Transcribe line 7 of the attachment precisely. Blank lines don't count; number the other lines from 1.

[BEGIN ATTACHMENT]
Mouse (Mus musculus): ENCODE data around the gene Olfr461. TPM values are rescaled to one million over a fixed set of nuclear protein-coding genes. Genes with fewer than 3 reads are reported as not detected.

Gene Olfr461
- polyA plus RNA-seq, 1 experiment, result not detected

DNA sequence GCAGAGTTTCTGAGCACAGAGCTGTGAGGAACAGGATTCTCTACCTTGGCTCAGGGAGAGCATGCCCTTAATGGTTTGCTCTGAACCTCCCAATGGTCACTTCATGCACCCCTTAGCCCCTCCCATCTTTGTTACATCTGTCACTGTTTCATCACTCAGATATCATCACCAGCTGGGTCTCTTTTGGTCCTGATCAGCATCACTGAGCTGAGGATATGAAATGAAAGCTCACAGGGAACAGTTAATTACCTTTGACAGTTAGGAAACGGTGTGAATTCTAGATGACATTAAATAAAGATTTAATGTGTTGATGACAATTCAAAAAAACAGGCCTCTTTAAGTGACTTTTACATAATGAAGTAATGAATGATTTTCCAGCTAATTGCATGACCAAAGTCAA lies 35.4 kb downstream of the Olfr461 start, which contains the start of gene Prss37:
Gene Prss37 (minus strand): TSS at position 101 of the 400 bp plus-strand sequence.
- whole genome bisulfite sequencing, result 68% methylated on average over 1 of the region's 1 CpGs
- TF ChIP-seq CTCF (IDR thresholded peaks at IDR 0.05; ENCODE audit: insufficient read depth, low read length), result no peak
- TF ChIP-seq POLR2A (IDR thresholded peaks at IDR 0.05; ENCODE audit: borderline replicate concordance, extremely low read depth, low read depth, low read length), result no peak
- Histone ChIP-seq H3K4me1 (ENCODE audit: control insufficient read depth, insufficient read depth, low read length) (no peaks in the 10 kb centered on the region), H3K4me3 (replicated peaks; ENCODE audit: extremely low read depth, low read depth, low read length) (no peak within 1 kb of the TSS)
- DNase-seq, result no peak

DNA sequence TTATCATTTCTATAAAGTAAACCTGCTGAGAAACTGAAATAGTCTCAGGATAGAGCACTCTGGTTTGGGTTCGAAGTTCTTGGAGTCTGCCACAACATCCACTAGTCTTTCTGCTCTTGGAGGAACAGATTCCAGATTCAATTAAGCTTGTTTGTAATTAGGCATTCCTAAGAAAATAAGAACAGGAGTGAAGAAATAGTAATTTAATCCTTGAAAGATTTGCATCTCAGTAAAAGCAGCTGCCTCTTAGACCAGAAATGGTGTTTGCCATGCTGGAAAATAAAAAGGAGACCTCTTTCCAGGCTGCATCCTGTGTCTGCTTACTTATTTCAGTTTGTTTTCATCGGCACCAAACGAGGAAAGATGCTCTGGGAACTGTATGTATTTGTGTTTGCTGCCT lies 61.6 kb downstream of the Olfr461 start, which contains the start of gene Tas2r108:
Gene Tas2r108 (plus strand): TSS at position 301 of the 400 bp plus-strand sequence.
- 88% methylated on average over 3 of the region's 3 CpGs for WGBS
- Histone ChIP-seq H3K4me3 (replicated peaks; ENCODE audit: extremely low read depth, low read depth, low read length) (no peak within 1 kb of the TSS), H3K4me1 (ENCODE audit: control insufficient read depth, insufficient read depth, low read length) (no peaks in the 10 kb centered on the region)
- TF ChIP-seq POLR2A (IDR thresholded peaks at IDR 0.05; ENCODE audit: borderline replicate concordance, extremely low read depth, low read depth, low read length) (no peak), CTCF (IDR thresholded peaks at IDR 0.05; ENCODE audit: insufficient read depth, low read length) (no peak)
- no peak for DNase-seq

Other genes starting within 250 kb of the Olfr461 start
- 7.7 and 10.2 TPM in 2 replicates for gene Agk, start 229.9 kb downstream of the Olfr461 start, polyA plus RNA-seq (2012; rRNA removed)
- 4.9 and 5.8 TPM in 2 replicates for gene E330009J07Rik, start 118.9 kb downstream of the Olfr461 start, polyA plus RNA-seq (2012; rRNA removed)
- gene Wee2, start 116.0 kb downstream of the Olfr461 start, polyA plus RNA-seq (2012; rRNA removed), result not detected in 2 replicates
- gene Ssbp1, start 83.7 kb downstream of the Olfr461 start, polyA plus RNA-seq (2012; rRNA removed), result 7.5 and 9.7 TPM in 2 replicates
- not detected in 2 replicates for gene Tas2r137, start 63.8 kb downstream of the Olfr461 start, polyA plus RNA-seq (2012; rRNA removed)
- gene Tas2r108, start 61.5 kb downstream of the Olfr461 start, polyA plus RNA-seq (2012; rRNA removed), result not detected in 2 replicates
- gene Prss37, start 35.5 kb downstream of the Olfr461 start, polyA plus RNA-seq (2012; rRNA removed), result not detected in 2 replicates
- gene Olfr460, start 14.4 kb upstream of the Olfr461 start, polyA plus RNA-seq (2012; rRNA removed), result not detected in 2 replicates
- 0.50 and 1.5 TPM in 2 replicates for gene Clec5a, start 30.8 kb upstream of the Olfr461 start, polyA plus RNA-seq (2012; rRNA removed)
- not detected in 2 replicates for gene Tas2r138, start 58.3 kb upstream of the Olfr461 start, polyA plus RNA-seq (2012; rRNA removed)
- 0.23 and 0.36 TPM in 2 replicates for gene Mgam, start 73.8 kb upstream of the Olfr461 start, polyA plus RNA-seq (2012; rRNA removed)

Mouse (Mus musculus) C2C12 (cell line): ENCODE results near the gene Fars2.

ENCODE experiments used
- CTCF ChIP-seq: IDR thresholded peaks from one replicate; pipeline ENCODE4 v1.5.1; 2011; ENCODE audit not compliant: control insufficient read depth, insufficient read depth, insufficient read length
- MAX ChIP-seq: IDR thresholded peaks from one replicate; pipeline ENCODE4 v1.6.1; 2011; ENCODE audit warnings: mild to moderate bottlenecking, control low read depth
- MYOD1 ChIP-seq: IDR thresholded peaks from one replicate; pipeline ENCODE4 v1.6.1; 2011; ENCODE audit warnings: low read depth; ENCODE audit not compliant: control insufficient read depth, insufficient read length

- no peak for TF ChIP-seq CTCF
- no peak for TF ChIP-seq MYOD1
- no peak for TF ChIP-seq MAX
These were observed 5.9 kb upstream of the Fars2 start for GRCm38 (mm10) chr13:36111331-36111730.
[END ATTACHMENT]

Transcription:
- TF ChIP-seq CTCF (IDR thresholded peaks at IDR 0.05; ENCODE audit: insufficient read depth, low read length), result no peak